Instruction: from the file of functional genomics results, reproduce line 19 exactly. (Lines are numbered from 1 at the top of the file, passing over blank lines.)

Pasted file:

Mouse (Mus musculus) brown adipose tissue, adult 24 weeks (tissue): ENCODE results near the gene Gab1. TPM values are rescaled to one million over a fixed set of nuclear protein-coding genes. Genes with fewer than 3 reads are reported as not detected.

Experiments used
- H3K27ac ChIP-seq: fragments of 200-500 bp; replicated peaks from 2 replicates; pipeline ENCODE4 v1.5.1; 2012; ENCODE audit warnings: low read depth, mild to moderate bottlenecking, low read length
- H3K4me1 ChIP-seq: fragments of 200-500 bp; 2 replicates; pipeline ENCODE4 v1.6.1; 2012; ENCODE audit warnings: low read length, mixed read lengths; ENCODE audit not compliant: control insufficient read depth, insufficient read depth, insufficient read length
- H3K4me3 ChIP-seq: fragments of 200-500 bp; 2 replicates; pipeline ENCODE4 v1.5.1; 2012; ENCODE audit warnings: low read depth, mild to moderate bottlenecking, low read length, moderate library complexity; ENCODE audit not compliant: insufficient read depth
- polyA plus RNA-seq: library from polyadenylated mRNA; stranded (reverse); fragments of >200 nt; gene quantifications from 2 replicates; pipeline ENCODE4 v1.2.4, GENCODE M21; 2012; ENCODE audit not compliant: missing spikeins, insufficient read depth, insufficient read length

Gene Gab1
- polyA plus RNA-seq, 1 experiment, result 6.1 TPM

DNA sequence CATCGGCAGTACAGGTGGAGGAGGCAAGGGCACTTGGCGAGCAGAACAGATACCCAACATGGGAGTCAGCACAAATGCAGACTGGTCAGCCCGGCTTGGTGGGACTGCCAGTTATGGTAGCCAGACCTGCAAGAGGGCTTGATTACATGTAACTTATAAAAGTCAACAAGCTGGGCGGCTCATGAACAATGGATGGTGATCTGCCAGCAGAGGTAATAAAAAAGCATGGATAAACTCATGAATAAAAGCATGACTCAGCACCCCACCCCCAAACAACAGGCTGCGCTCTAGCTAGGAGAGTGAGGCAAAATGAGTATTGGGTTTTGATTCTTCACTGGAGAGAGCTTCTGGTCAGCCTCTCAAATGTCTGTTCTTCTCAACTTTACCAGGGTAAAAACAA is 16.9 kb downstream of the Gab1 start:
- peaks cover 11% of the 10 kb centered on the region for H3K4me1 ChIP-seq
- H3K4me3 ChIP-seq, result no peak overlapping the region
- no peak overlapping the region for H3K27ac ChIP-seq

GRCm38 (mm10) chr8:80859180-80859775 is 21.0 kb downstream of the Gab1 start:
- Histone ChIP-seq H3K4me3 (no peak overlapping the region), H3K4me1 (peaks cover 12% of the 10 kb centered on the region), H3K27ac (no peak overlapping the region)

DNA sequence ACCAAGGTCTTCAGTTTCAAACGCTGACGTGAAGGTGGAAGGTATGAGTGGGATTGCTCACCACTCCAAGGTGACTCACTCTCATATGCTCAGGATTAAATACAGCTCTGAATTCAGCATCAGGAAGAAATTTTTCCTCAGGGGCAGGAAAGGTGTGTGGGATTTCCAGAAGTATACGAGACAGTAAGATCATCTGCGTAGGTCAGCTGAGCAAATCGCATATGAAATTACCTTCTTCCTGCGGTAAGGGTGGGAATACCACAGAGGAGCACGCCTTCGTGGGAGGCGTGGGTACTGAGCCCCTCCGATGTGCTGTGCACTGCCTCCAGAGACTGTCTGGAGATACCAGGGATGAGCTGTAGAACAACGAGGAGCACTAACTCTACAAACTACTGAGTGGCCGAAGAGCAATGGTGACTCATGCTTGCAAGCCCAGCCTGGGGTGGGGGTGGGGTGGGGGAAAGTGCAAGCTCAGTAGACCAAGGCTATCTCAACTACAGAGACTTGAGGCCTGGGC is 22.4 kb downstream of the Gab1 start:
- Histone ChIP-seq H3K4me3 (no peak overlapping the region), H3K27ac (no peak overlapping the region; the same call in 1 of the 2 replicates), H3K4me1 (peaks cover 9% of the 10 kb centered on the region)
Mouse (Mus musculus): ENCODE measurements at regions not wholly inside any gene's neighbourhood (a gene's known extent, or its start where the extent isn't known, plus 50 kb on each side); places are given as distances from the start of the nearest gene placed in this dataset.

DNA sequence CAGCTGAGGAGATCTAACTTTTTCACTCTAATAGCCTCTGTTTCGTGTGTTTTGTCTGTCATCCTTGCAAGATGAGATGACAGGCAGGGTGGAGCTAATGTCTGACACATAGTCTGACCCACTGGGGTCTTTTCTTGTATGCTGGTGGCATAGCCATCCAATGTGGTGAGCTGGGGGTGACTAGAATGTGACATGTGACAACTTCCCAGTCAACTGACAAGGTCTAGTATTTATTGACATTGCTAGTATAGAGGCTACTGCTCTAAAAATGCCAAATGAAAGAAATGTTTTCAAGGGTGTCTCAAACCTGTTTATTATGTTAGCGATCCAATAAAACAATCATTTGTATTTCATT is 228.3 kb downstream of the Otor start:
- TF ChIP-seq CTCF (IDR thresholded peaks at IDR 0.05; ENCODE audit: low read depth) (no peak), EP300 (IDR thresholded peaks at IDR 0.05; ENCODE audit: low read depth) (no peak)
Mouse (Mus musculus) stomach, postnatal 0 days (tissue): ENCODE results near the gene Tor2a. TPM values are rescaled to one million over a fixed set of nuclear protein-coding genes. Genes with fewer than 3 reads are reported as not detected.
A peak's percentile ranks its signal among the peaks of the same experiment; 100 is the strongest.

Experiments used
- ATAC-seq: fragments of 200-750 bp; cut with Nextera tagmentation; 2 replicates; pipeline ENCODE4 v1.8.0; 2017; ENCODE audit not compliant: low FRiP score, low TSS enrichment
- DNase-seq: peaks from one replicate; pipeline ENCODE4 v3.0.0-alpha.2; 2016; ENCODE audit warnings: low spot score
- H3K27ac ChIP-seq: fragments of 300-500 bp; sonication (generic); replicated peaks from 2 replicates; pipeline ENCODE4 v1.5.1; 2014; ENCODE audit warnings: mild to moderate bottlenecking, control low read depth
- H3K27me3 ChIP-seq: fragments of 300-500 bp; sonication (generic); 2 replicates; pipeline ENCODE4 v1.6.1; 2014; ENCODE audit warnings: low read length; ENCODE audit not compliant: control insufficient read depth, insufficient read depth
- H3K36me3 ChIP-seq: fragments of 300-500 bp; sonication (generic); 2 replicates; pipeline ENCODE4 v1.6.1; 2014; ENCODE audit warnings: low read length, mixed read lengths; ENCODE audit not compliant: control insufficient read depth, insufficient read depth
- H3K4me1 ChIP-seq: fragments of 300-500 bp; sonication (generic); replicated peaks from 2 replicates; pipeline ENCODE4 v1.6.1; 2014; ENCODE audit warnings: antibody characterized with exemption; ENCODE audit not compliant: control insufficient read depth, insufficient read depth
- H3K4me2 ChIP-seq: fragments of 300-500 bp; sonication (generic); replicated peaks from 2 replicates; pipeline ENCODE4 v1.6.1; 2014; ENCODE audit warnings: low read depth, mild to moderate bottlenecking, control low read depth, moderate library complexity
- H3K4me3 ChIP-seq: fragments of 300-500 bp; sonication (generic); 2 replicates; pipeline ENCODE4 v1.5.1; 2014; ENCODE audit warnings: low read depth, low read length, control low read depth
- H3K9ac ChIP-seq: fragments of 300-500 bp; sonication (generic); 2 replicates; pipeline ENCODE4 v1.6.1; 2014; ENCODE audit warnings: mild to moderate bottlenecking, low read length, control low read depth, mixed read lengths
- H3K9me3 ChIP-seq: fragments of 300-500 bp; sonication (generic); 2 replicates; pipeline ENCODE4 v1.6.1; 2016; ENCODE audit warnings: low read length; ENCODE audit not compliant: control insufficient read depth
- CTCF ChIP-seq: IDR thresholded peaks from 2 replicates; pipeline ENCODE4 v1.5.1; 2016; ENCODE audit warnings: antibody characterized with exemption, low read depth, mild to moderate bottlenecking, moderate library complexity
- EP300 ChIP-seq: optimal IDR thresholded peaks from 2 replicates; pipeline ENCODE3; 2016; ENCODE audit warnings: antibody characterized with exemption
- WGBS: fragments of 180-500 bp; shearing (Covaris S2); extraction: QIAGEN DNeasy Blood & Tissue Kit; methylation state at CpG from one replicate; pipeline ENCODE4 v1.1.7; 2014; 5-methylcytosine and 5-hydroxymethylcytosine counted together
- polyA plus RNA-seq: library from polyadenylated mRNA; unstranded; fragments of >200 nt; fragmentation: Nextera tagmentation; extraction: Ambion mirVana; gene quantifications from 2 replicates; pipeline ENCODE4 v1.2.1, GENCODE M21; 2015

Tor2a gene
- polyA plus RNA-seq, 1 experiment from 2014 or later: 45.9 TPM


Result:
- TF ChIP-seq CTCF (IDR thresholded peaks at IDR 0.05; ENCODE audit: low read depth) (no peak), EP300 (IDR thresholded peaks at IDR 0.05; ENCODE audit: low read depth) (no peak)